Powerlifting and strength sports – it is all in your mind!

There is a famous clip of Arnold Schwarzenegger talking about how all success in serious strength training all starts in the mind. As a lifter lucky enough to have started out with numerous news stand publications which catered to serious bodybuilders and powerlifters. Numerous bodybuilding magazines, specifically Flex and Muscle and Fitness had articles by Peter Siegel, who was the premiere peak performance hypnotherapist in the U.S., as well as monthly articles by Judd Biasiotto in Powerlifting USA. Dr. Judd was famous for squatting 600 at 132lbs and shared the sports psychology he used for elite lifting in Powerlifting USA. I became very proficient with visualization while in my late teens because the strength publications constantly reminded their readers of the importance of mental training.

In college I read everything I could find about Bill Kazmaier. His training booklets had a handwritten print of his trademark phrase: “Conceive, believe, achieve.” When he was interviewed during the 1982 World Strongest Man Contest, Kaz told the television audience that he was sure he was the strongest man who had ever lived. Confidence has always been a Kazmaier strong point- and he has elaborated many times in interviews that you can find on YouTube, about his belief in visualization. Kaz described during a SWISS Conference Speech that he envisioned that his arms were hydraulic pistons when he bench pressed-this mind and muscle connection led to a half dozen all time world bench press records in the early 1980s.

As I have been a competitive strength athlete for over 35 years, I am aware that many people experience anxiety over performing their sport or from life in general. I myself had a high degree of anxiety when I began junior high school and had to traverse the city of Boston to get to school through the melting pot that is the ethnically and socially diverse city. I got beat up more than a few times while I was 12 and 13, but I soon discovered lifting weights and proper eating. Coupled with joining the football team and falling in love with training- my anxiety was gone by my sophomore year and I loved high school, as well as college. To be quite honest, I had huge success as a teenage powerlifter and I never felt anxiety with my sport or in my life. I know many people are not so fortunate and I also know that anxiety can return in your life- as it did in mine once my children became teenagers. My three children had various issues growing up and I did feel very anxious while I navigated parenting three teenagers while working full time.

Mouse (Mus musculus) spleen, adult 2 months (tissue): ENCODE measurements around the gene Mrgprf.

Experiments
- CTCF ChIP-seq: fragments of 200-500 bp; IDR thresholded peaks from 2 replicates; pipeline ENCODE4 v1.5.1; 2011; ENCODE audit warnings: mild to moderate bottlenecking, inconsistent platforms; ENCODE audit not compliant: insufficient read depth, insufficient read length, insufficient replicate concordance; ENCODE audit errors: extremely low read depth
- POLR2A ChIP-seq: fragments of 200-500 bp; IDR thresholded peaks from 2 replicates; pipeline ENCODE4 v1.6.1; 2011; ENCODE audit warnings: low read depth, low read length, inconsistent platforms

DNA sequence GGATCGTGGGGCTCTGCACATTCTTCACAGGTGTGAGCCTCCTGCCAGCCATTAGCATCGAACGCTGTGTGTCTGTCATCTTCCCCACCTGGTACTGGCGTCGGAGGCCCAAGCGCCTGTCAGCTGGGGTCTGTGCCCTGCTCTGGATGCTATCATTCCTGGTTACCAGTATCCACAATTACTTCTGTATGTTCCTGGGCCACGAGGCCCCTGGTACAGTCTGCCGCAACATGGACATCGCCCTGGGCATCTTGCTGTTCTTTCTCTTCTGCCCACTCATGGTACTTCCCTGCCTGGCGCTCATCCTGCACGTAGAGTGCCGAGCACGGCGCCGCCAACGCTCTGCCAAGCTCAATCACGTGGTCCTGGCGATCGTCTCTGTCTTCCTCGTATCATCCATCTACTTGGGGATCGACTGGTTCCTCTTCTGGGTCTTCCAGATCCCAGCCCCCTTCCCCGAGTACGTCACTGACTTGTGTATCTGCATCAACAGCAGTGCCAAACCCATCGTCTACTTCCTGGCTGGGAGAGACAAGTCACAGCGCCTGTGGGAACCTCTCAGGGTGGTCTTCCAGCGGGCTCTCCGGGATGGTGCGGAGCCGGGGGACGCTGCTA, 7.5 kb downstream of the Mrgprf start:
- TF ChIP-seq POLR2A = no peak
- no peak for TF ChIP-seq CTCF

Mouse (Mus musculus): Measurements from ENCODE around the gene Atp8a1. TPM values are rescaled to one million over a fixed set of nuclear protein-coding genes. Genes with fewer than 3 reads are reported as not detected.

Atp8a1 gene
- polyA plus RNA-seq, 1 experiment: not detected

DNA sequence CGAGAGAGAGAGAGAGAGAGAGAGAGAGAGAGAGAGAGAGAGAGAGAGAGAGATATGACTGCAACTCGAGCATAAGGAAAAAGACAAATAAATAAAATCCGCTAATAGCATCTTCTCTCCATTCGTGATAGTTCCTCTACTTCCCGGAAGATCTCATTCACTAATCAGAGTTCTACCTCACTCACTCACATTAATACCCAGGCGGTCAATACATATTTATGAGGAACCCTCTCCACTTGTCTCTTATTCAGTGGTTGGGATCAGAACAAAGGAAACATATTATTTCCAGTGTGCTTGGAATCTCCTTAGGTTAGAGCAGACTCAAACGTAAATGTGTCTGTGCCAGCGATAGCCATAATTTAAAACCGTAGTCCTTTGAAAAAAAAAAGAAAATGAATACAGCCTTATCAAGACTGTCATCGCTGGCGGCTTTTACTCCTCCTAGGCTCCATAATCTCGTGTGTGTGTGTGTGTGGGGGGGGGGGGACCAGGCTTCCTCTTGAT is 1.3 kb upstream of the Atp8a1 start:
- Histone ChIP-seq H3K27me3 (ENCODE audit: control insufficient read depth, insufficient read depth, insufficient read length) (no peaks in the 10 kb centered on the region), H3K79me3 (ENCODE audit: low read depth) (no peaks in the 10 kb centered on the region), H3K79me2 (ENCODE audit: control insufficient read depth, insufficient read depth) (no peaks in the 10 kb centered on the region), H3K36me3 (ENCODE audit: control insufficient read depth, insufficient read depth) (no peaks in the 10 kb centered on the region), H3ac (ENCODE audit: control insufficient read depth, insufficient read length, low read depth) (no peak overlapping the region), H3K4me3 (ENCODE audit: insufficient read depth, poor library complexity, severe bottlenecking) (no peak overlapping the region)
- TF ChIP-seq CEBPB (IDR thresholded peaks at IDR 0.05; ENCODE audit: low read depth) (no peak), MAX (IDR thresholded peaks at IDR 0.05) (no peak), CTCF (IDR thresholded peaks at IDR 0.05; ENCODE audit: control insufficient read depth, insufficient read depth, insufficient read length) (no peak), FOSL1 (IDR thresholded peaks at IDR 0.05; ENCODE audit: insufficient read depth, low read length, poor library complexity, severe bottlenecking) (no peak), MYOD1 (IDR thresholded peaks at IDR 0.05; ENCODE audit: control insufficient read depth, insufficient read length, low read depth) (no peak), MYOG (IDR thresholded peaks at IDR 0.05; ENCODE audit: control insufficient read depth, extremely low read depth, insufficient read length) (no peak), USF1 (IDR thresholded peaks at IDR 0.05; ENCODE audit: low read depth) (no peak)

What I did, at any time I felt anxiety, was to make sure I trained. Every house I have owned has had a garage gym. My family could always see me train- fit around my work and family responsibilities. At times all my kids trained with me and I was able to introduce them to what was my anchor in life- training. I would explain to them that when there were issues you could not work on, it was best not to worry about those issues. As for me, I have never had such clarity as I do while the endorphins of a strength training session were coursing through my veins. I also would tell them that mental health is extremely important and that it begins with you controlling your body through training. I modeled and talked about stress management, positive action, consistency, discipline and dedication. I had entered contests every year since 1986, but in 2015 and 2019, I entered no contests because I had family issues and work responsibilities that were far more important than entering any contest- but I still trained as best I could.

I have a vast library regarding strength training and I would study those publications that stressed the mental aspect of strength training and stress management. John McCallum’s Keys to Progress, Bill Starr, Marty Gallagher’s the Purposeful Primitive, and Brooks Kubik’s Dinosaur Training are so classic, go to resources that always give me perspective.

More recently Josh Bryant, unequivocally the most successful strength athlete to become a world class coach, has written extensively in many of his Jailhouse Strong books, articles and blog entries on Joshstrength about the importance of mental training. Josh and I learned from each other how to train our minds to be like steel traps, impervious to pain, injuries, training in extreme climates as well as training following extensive travel. Josh was a close personal friend of the late, great Fred Hatfield, PHD and known as Dr. Squat following his 1014 squat at age 46 and only 257 lbs. Dr. Squat wrote often about the mental health one needs to cultivate and maintain to optimize one’s strength and performance.

It is 2021 and now there must be dozens of apps which help athletes with their mental training process. I have not explored these tools as I have mastered the art of visualization for me. I highly recommend you invest the time in training your mind even more often than you train your body.

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